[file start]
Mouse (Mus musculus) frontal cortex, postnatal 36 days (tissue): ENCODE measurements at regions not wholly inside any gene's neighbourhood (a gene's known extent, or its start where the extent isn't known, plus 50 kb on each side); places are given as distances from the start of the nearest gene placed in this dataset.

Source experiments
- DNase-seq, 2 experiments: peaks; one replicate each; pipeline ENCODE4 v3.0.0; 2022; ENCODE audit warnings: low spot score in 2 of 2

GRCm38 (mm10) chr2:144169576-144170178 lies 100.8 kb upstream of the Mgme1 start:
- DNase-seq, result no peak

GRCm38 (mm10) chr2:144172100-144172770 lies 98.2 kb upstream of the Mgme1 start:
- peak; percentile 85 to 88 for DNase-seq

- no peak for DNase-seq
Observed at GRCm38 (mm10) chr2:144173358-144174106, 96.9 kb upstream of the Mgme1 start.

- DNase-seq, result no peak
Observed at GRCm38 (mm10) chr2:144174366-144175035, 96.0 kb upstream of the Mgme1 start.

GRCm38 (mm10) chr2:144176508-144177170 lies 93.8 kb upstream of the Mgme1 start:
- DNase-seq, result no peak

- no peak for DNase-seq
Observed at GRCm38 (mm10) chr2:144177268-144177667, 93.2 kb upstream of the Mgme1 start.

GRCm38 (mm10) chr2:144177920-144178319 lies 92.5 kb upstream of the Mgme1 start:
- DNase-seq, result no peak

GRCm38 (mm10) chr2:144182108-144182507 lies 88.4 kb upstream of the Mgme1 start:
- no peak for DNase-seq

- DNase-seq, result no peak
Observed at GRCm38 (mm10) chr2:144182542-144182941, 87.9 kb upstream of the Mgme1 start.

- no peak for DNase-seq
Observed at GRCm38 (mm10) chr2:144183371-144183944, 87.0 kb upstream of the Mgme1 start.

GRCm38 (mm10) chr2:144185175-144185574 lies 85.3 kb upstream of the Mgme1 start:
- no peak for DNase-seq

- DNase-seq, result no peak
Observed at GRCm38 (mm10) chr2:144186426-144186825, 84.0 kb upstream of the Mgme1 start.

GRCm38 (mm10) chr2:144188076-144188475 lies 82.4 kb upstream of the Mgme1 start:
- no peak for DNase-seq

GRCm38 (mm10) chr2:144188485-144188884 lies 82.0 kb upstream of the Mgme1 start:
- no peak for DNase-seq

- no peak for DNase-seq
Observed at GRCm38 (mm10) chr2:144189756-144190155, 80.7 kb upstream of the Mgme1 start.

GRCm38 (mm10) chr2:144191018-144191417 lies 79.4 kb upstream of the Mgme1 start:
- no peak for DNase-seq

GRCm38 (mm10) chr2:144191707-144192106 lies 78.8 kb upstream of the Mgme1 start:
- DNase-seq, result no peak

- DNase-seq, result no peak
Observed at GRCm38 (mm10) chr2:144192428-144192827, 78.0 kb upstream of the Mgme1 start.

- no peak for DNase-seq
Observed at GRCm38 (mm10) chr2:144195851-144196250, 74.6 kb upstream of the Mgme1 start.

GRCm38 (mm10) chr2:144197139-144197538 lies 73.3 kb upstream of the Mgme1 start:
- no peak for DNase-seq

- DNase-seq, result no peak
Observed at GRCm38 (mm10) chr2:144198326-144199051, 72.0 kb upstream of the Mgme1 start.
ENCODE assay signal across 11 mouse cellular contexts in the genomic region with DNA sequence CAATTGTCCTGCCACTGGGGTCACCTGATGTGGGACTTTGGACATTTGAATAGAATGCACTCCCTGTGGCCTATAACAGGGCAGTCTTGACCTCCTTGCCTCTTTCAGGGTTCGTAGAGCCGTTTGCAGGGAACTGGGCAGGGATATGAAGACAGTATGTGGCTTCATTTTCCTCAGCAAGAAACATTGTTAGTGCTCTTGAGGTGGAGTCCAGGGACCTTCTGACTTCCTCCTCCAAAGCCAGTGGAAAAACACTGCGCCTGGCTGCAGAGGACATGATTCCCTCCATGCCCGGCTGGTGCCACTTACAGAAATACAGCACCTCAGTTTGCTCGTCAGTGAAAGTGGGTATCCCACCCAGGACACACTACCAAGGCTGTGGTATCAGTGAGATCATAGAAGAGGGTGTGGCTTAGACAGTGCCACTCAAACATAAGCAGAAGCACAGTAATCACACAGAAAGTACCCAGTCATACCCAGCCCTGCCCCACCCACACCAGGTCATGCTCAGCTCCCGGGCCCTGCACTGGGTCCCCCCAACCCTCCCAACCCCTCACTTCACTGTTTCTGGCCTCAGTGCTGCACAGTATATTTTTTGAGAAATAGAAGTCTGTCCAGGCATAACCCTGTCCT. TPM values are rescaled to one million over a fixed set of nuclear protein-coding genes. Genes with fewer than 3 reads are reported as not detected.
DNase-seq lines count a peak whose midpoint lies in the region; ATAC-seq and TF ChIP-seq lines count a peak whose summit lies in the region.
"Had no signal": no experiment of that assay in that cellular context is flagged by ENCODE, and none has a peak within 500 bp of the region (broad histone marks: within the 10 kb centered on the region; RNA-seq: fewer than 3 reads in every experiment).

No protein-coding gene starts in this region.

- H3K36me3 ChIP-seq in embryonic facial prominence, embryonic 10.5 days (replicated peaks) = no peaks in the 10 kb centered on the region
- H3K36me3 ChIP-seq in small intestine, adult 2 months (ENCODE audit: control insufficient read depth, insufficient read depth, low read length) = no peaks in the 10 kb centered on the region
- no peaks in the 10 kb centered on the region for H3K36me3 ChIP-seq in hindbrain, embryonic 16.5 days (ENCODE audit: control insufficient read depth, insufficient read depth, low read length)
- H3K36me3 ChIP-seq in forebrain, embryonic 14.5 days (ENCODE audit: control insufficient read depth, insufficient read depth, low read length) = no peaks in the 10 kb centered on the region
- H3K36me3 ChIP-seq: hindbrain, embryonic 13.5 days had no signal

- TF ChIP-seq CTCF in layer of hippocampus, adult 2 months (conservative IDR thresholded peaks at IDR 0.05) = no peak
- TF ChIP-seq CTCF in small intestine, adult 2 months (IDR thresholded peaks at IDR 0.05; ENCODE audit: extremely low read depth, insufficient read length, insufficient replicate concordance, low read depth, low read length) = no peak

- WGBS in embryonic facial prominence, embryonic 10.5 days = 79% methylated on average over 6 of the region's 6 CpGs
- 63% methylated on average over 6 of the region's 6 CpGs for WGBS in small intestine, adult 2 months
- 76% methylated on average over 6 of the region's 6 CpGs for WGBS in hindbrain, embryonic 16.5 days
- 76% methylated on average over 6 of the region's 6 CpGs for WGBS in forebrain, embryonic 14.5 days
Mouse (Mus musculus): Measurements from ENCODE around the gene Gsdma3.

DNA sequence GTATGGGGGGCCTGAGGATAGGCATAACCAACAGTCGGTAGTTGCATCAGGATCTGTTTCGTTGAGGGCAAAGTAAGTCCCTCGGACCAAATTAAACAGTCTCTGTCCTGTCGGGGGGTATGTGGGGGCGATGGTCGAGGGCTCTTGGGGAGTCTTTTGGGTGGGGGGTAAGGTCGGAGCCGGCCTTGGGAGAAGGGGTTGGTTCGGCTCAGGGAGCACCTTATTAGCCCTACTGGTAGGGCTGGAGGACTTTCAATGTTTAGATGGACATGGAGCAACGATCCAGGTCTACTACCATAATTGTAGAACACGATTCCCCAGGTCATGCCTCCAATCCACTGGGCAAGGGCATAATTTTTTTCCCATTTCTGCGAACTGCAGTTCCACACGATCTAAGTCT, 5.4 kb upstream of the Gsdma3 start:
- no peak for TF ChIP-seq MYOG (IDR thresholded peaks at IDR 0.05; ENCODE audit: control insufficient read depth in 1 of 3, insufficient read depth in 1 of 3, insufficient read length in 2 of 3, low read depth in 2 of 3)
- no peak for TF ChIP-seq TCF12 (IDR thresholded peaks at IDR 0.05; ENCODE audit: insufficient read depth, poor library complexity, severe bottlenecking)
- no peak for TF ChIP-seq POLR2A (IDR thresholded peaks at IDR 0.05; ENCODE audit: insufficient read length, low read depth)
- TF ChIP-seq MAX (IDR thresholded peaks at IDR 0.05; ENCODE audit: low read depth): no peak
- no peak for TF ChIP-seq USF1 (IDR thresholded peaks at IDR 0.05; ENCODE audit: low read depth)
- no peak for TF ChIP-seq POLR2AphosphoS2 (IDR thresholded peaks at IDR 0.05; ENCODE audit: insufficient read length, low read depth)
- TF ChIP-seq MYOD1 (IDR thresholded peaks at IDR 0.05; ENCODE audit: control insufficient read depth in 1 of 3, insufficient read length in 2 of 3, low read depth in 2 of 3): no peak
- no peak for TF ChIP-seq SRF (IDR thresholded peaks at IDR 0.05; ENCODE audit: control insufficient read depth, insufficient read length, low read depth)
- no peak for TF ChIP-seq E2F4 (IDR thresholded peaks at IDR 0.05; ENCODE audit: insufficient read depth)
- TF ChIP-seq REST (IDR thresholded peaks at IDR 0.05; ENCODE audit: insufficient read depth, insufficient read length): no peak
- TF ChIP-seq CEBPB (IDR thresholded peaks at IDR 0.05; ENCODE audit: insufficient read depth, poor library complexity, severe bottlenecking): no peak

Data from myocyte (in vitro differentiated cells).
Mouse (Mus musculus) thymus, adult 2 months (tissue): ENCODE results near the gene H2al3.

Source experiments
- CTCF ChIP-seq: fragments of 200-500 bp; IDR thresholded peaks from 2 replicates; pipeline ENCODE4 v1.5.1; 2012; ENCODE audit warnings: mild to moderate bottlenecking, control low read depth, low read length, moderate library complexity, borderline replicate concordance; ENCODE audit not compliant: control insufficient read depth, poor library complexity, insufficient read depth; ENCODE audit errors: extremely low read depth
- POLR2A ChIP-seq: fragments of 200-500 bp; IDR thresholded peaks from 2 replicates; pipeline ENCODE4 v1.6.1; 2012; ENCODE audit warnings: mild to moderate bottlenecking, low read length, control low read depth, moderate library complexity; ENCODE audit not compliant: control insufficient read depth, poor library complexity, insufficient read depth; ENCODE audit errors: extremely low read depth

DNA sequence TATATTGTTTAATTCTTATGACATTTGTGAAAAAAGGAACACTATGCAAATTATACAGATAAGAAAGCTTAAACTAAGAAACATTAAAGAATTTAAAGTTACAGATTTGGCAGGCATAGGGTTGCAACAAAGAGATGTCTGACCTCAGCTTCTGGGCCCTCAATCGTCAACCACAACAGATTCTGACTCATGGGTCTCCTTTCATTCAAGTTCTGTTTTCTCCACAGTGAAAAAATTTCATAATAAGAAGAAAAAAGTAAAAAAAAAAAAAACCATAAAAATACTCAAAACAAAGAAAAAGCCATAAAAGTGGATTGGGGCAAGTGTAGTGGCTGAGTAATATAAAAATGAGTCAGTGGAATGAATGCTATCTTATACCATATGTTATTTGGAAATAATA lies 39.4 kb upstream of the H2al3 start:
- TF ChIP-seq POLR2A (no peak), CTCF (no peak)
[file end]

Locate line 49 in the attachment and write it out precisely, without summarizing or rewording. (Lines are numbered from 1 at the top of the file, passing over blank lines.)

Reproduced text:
No protein-coding gene starts in this region.